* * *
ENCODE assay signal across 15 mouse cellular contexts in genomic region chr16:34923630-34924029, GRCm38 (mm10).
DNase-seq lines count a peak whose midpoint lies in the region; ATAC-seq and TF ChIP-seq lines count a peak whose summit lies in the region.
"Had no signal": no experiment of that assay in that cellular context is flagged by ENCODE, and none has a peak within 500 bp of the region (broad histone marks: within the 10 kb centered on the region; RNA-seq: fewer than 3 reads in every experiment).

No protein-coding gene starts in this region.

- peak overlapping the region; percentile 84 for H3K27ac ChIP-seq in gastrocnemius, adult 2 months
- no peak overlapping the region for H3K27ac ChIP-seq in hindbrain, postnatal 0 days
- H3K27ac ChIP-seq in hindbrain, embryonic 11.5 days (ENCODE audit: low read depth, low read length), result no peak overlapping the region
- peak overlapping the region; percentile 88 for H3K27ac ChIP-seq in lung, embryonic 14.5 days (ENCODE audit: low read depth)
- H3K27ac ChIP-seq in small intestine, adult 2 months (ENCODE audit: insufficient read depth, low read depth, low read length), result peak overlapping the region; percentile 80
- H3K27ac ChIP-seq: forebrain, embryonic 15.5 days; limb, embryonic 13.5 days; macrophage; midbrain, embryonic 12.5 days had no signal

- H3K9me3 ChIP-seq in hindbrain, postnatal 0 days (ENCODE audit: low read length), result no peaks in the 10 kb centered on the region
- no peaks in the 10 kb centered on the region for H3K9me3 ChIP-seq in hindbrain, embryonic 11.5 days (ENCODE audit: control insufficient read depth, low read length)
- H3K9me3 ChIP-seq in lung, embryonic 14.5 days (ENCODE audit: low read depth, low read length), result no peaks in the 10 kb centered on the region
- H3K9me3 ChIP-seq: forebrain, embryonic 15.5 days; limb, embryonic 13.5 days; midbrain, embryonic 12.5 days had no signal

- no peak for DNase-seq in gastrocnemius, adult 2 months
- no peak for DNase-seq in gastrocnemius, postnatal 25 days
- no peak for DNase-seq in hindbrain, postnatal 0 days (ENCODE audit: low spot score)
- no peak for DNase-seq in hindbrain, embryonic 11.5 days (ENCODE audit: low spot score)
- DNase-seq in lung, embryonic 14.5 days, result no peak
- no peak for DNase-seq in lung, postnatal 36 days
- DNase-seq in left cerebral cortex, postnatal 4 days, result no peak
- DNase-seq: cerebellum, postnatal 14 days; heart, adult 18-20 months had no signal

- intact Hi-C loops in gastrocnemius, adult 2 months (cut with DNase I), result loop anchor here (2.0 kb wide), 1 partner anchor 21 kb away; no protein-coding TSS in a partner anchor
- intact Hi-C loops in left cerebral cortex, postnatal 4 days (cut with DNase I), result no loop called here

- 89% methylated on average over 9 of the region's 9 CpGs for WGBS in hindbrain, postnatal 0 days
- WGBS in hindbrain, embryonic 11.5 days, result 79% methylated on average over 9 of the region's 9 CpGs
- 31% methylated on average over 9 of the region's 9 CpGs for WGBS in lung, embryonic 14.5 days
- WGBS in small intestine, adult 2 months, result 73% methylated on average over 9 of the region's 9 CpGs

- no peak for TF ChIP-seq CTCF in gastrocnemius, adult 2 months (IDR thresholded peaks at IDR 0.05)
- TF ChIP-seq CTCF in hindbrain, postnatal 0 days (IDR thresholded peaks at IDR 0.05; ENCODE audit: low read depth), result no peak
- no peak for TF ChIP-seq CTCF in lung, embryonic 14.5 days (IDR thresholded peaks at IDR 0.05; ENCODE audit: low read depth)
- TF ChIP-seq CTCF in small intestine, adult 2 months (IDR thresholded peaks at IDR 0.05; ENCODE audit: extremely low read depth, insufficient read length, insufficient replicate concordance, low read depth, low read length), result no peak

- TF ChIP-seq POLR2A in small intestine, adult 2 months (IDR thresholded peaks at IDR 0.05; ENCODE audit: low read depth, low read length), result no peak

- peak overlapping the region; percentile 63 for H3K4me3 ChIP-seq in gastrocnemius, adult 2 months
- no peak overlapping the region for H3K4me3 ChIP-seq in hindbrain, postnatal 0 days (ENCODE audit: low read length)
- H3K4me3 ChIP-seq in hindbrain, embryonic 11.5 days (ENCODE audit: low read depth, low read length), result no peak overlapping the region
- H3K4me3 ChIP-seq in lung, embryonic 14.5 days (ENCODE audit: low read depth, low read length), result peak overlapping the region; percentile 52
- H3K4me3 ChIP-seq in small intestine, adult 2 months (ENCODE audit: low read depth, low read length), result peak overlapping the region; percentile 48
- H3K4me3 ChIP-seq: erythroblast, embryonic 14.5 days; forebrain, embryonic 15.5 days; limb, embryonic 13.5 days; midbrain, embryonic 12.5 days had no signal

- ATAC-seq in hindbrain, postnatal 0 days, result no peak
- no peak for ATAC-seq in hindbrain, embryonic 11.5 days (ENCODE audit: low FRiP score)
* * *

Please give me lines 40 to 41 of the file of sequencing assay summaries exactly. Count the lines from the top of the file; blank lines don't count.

- ATAC-seq in hindbrain, postnatal 0 days, result no peak
- no peak for ATAC-seq in hindbrain, embryonic 11.5 days (ENCODE audit: low FRiP score)